Teachers in Boston are all aglow over personalized learning—teaching students how to learn on digital devices.
But there’s something strange about learning how to help computers do a teacher’s job—like maybe tomorrow teachers will show up for work and their key will no longer open the classroom door.
Knowing how Gates loves charter schools, technology, and Teach for America types, LearnLaunch’s practice of training teachers about technology, raises the question, are teachers slyly being led to take the road to their own demise?
It’s easy to be snookered. Teachers want to learn how to use technology to assist students. It’s innovative and can supplement what a teacher does.
But the idea of “disruption”—placing students online for all of their learning, and the corporate push to get rid of brick-and-mortar schools, warehousing a student’s personal information, not to mention ending the teaching profession, looms over everyone like toxic fog.
So it’s unsettling to hear teachers praise personalized learning without questioning.
Teachers who buy into tech as helping them take a career step forward need to rethink technology’s appeal.
That shiny tech workshop might look good to Snow White, but she had better do some research before she takes a bite from that apple.
Here are the claims teachers made in Boston, and how they could be selling themselves out.
- Students need digital devices to succeed in college. There’s no proof of this. In fact, there’s concern that students don’t learn deep meaning when they take notes on digital devices. No one knows if digital is all a student requires to do well in college. It seems highly unlikely.
- Digital devices help struggling students learn Common Core. Many parents don’t even like Common Core. It’s still controversial. While some online programming might assist a student with disabilities, students still need real teachers for the support that matters.
- Students “develop an academic identity that extends beyond the classroom walls.” It sounds like they are getting students to learn outside the classroom walls—referring to learning anyplace, anytime, and anywhere on digital devices—without schools and teachers.
- Teachers love data! “For the first time” they say they had detailed data about a student’s comprehension reading skills to share with parents. This claim is hard to believe! Informal Reading Inventories, tests, and checklists have always existed to help determine a student’s reading difficulties. If teachers rely on, and give computers all the credit, why will parents need a teacher’s expertise?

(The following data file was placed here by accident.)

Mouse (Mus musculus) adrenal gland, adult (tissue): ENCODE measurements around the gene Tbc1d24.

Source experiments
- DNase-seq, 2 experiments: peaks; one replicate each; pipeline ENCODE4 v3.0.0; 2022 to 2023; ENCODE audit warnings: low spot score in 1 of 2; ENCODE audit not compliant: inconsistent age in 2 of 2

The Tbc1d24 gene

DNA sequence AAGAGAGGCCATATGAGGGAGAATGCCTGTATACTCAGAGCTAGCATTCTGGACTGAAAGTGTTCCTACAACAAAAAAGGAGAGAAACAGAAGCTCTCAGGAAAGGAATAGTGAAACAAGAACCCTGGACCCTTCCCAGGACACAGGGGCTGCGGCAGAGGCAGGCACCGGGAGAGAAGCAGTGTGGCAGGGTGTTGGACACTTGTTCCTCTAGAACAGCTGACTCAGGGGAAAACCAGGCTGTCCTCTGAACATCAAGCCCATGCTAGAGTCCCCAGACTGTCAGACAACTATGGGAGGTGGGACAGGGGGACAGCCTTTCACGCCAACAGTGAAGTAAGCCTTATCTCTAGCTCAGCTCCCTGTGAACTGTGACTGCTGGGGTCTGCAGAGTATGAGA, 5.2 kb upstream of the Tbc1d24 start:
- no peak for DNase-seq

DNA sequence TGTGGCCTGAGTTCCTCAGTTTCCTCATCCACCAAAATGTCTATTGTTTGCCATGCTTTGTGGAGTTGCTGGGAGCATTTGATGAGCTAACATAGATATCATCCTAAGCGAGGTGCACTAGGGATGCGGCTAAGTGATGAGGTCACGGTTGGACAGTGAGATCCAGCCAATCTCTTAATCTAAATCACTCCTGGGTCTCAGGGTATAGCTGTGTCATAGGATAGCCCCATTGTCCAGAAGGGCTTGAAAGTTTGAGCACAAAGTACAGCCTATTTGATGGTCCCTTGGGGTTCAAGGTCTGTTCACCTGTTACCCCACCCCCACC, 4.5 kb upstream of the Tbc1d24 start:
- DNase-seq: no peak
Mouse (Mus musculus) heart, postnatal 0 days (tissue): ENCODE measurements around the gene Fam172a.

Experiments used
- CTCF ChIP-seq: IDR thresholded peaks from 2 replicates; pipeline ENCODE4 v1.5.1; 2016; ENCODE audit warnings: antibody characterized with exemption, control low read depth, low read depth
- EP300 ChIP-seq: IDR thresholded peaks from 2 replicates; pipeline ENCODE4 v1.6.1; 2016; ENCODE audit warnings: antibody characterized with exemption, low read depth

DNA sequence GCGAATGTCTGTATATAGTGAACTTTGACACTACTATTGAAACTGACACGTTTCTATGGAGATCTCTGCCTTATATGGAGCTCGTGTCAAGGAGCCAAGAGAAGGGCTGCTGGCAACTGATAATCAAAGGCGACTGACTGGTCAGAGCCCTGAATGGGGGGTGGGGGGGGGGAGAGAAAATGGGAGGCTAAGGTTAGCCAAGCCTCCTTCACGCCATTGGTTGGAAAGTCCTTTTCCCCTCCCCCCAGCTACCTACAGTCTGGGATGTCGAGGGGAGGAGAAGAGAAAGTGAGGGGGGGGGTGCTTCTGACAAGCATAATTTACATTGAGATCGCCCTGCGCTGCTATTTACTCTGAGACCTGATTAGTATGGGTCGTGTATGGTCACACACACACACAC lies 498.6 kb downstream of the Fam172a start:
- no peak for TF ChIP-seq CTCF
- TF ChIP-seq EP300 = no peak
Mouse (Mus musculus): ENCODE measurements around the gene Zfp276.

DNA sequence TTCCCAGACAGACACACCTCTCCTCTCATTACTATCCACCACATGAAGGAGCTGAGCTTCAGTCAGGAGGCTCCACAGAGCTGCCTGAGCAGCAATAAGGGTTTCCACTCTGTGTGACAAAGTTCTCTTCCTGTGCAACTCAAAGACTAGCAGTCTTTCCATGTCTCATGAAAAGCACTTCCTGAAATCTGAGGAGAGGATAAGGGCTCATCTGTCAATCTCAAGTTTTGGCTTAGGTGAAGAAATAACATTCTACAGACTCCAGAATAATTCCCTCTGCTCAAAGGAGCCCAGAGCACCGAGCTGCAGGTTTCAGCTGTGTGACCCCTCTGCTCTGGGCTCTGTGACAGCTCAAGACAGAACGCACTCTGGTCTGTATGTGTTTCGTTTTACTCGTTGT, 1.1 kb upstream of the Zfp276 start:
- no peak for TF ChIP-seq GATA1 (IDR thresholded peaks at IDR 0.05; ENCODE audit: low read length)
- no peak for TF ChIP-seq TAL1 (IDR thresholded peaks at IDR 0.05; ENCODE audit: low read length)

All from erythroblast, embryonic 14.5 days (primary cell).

- Students have more choices with computers. One would think being tethered to a machine all day would be restrictive. Learning by technology is only one choice. There are many other choices that don’t rely on computers.
- Computer software does phonics instruction well. Phonics is sounding out letters out loud and on paper. Computers save paper and they replace dittos well. But teachers put phonics together with text and help children read for meaning.
- Students are able to “take ownership of their own learning.” This is another way of saying they can teach themselves with the computer. Students will always need human teachers.
- Students love engaging literacy and language software and feedback and knowing when to exit. Teachers seem to forget the engaging conversations they can have with students together.
- In kindergarten, students learn on the computer in a “non-threatening way.” If any learning in kindergarten is threatening, something is wrong with kindergarten!
- Students like playing on the computer. In literacy-based choice centers, students used to choose blocks, art, or Legos instead of reading. But now they will choose iPads or Chromebooks for learning activities. How much computer reading is the question.
- Students can work to their next level and get a certificate. In real learning situations, students learn from students at different levels, and that can help them skip to a higher level. Also, students would rather hear praise from their teacher than get a paper prize.
- Tech prepares students for PAARC and state testing online. Like Common Core, parents are sick of PAARC and so much state testing. But no teachers are needed with online computer testing either.
In fact, teachers aren’t needed according to any of the claims they made above. They become facilitators required to keep students in line and answer their questions.
But that’s not teaching. So don’t be fooled.